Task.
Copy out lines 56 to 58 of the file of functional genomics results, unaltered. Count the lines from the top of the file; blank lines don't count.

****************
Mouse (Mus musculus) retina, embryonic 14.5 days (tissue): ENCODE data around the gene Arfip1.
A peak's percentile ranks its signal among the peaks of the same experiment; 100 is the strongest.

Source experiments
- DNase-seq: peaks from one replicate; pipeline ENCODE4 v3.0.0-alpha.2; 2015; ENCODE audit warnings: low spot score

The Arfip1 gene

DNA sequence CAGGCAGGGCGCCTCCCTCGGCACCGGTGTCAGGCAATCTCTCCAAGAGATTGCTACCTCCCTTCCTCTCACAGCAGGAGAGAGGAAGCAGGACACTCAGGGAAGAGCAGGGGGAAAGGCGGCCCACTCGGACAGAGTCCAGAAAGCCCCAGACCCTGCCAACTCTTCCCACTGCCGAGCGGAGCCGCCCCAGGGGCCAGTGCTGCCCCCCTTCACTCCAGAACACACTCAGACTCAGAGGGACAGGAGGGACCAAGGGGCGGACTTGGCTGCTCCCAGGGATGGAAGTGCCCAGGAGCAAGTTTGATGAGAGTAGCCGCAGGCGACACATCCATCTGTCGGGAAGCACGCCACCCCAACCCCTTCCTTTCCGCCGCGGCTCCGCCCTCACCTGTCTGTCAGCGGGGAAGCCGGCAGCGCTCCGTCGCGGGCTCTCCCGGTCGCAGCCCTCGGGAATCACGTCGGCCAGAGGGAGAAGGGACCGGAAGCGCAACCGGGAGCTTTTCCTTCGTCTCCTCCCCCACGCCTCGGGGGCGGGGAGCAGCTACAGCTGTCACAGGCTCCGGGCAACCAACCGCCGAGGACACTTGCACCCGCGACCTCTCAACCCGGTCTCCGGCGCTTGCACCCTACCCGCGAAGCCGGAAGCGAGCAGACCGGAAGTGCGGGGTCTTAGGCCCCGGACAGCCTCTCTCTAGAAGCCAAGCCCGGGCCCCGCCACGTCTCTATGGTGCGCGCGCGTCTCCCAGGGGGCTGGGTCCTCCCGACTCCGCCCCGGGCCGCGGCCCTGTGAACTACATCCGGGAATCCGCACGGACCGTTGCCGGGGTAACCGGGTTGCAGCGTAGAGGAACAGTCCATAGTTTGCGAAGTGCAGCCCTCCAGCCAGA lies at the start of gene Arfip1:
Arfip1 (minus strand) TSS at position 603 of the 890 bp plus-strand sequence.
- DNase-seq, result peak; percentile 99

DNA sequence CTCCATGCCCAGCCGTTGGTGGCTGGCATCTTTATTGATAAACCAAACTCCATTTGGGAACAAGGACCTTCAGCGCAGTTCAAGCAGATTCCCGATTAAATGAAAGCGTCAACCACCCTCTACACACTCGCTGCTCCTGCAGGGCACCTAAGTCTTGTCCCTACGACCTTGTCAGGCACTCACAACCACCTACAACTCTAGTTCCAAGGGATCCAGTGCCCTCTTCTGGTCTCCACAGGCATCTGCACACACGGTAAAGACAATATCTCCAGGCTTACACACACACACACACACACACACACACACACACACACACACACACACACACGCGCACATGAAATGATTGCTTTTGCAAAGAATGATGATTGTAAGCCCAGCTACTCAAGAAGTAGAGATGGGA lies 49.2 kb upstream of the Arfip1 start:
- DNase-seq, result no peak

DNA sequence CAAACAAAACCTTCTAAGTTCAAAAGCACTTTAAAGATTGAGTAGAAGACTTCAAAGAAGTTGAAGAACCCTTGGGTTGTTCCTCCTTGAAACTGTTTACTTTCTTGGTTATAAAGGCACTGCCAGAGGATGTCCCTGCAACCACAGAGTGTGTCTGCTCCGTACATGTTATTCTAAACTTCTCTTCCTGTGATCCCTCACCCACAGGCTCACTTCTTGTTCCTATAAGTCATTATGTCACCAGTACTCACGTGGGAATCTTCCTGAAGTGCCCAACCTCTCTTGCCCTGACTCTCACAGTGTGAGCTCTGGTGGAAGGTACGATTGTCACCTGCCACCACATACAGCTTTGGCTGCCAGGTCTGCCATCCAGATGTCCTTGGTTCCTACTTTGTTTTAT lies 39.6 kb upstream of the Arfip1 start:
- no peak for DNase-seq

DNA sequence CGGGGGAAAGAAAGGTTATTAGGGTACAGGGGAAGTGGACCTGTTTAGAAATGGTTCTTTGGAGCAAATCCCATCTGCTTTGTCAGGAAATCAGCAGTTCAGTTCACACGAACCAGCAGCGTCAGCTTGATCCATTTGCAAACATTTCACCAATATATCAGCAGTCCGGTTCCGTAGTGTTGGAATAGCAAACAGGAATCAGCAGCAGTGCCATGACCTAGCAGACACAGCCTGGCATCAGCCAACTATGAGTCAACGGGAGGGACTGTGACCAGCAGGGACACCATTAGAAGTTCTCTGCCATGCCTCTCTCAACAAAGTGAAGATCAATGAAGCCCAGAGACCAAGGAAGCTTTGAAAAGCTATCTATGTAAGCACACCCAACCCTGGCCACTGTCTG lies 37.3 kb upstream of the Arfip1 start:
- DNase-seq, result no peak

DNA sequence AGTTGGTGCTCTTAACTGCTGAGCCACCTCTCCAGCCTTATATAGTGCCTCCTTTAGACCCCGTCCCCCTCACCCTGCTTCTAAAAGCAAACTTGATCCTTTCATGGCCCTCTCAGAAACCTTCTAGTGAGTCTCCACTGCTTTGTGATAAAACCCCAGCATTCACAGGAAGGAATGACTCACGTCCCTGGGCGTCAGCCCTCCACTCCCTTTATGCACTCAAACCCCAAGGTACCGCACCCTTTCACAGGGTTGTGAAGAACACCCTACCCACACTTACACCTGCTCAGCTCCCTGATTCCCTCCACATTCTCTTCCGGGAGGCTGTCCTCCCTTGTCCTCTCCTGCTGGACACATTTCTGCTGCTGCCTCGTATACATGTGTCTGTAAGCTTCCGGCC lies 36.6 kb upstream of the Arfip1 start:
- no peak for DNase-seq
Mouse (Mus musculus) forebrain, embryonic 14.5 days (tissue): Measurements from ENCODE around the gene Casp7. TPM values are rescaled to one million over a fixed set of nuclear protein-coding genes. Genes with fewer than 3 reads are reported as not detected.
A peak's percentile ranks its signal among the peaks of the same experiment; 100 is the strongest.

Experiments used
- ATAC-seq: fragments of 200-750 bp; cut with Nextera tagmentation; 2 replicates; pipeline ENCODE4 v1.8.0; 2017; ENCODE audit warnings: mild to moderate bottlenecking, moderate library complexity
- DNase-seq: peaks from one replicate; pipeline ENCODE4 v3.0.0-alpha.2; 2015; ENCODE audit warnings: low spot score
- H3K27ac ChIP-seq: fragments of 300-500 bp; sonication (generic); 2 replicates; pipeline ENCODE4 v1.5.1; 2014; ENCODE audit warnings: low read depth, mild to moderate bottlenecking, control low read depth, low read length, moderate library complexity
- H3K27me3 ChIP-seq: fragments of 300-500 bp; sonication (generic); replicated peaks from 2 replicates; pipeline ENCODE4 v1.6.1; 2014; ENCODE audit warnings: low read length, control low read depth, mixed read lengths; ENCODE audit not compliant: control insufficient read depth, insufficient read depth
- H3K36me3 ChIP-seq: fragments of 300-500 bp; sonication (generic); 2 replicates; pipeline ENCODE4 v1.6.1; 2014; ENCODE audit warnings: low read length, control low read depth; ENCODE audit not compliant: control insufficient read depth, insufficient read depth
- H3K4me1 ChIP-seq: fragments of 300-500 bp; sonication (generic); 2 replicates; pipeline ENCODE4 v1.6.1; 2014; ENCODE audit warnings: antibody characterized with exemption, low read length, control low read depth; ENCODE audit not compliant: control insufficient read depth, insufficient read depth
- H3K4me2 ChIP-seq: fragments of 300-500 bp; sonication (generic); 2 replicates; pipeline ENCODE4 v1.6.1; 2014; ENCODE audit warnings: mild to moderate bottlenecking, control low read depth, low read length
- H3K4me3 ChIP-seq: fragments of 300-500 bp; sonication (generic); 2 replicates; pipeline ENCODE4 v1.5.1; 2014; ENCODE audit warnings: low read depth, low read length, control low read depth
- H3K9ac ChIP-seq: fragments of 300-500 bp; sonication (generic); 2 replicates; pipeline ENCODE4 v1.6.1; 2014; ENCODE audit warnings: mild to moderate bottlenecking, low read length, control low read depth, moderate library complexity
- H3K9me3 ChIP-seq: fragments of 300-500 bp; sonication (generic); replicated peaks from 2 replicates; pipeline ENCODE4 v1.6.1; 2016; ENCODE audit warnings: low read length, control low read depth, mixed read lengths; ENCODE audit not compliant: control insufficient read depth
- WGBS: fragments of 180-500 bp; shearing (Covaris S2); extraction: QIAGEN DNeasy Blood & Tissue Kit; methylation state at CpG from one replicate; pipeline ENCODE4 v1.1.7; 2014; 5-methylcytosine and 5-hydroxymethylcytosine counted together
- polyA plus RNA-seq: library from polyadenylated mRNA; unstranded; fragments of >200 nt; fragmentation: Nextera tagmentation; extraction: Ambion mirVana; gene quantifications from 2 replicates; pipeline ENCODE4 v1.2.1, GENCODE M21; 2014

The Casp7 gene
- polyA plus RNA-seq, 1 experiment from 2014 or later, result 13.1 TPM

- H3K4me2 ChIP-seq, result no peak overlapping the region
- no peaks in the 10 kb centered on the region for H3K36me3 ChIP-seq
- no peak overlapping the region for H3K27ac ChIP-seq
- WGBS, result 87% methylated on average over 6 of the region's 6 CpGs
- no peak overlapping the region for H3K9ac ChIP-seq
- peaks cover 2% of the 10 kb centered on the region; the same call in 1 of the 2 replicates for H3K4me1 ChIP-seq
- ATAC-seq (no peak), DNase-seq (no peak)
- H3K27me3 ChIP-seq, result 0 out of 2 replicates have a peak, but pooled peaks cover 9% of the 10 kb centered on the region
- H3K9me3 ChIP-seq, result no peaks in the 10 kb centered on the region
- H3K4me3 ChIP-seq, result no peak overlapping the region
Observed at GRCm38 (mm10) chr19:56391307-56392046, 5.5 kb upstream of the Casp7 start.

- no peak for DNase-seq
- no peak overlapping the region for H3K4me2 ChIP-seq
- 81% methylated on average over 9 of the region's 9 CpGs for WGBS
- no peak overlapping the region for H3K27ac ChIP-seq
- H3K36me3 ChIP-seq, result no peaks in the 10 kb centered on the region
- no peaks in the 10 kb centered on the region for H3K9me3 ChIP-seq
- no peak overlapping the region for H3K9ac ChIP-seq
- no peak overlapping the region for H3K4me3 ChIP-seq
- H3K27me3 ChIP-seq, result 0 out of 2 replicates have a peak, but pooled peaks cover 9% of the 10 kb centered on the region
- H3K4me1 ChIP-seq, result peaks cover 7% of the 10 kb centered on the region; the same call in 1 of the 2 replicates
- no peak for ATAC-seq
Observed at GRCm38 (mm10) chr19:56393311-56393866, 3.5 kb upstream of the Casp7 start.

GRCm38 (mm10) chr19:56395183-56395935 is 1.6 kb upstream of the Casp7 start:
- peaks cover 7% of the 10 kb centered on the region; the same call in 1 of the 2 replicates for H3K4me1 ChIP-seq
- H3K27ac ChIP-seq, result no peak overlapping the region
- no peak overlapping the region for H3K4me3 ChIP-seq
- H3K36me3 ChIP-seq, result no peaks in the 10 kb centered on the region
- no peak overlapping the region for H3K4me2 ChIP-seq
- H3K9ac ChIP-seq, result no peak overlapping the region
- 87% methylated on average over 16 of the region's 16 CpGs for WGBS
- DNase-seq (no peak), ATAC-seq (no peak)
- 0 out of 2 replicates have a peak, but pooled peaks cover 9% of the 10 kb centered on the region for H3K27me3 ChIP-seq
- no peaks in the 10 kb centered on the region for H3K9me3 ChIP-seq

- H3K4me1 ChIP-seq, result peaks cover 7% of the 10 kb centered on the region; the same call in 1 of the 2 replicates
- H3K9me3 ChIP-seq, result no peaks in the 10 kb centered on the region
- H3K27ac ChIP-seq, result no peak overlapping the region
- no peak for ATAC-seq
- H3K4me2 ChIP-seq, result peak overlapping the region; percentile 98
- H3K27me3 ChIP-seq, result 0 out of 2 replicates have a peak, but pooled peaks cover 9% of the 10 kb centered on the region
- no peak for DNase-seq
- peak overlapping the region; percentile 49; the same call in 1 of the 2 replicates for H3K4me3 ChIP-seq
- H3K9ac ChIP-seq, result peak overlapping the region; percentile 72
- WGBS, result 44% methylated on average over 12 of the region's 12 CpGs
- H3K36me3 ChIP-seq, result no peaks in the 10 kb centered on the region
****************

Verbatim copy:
Observed at GRCm38 (mm10) chr19:56393311-56393866, 3.5 kb upstream of the Casp7 start.

GRCm38 (mm10) chr19:56395183-56395935 is 1.6 kb upstream of the Casp7 start:
- peaks cover 7% of the 10 kb centered on the region; the same call in 1 of the 2 replicates for H3K4me1 ChIP-seq